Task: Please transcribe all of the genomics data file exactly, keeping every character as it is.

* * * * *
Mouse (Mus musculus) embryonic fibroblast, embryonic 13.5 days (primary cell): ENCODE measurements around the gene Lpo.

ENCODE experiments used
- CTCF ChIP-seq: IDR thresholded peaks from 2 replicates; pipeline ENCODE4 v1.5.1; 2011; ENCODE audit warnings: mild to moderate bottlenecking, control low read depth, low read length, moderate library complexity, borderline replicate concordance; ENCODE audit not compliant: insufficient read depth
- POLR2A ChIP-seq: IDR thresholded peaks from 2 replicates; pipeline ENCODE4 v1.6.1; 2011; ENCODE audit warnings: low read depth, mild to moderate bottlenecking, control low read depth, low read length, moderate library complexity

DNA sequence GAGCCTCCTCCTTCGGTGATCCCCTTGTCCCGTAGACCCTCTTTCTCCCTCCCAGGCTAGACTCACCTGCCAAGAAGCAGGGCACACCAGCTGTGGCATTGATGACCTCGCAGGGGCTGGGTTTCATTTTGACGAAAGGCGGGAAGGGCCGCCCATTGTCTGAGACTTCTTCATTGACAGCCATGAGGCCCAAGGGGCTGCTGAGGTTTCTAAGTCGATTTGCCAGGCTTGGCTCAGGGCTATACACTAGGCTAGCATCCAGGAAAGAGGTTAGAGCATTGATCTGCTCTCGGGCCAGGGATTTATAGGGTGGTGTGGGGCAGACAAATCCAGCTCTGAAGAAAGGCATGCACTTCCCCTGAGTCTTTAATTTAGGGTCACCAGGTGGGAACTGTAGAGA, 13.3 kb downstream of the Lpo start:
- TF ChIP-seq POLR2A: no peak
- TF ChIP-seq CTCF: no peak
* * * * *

Mouse (Mus musculus) embryonic fibroblast, embryonic 13.5 days (primary cell): ENCODE measurements around the gene Lpo.

ENCODE experiments used
- CTCF ChIP-seq: IDR thresholded peaks from 2 replicates; pipeline ENCODE4 v1.5.1; 2011; ENCODE audit warnings: mild to moderate bottlenecking, control low read depth, low read length, moderate library complexity, borderline replicate concordance; ENCODE audit not compliant: insufficient read depth
- POLR2A ChIP-seq: IDR thresholded peaks from 2 replicates; pipeline ENCODE4 v1.6.1; 2011; ENCODE audit warnings: low read depth, mild to moderate bottlenecking, control low read depth, low read length, moderate library complexity

DNA sequence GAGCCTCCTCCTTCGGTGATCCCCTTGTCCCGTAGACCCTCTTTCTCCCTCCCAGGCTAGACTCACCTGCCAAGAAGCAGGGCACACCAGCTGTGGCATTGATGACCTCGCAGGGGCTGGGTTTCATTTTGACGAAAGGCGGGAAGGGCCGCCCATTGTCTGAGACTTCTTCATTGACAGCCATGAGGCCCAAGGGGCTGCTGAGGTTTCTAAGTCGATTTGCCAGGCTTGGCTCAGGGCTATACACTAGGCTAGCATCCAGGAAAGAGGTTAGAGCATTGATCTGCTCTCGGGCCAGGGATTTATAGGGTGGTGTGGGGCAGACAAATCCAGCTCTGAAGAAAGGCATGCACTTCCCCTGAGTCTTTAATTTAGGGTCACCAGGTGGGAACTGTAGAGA, 13.3 kb downstream of the Lpo start:
- TF ChIP-seq POLR2A: no peak
- TF ChIP-seq CTCF: no peak